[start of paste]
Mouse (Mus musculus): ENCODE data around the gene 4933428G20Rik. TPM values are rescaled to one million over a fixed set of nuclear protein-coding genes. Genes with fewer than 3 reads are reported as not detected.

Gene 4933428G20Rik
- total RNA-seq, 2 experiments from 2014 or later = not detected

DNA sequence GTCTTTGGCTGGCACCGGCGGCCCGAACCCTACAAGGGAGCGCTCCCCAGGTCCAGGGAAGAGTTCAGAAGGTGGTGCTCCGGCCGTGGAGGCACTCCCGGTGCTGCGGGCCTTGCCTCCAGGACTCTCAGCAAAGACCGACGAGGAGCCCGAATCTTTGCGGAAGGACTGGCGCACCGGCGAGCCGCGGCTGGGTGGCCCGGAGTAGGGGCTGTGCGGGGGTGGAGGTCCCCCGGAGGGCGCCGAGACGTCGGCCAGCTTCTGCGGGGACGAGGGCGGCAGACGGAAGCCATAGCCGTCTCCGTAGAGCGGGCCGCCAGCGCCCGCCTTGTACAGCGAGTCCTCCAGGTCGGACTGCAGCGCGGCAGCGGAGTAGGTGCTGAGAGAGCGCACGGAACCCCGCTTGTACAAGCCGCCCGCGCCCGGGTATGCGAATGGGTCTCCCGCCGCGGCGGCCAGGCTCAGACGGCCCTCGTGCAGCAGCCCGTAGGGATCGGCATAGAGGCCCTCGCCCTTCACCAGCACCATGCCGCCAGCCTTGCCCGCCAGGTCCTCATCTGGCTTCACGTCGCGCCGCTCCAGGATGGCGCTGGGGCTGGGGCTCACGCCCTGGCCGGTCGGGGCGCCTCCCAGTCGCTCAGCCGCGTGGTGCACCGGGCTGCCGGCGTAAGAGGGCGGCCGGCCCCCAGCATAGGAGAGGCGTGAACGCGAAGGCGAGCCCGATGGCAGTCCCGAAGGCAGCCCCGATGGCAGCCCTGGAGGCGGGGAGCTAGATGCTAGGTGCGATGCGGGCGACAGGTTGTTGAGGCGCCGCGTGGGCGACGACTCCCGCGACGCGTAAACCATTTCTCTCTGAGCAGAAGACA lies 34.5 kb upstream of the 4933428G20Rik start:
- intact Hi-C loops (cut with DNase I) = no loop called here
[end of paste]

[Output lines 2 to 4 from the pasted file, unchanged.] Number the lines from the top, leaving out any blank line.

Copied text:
Gene 4933428G20Rik
- total RNA-seq, 2 experiments from 2014 or later = not detected

DNA sequence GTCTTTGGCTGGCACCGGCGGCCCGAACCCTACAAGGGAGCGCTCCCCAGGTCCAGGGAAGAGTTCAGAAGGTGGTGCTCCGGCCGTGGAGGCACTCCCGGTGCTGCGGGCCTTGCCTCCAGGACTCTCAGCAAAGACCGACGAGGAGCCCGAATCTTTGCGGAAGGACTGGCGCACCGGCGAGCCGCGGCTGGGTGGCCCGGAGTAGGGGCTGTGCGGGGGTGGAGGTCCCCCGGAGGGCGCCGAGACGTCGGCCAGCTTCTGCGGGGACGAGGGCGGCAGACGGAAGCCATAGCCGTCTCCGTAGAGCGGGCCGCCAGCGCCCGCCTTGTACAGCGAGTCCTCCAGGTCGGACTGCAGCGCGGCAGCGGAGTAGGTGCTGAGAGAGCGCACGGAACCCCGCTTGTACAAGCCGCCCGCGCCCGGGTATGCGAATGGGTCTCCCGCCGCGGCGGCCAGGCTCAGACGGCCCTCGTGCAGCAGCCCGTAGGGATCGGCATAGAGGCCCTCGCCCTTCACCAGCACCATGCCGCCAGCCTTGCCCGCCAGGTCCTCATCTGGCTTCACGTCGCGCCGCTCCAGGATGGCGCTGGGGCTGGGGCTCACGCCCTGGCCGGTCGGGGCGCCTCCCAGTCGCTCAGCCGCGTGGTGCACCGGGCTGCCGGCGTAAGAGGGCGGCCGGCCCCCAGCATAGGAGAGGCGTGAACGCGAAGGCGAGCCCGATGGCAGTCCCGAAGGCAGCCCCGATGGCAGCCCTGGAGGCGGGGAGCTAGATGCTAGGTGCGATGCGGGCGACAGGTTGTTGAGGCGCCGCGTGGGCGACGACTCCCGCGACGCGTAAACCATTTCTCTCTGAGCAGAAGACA lies 34.5 kb upstream of the 4933428G20Rik start: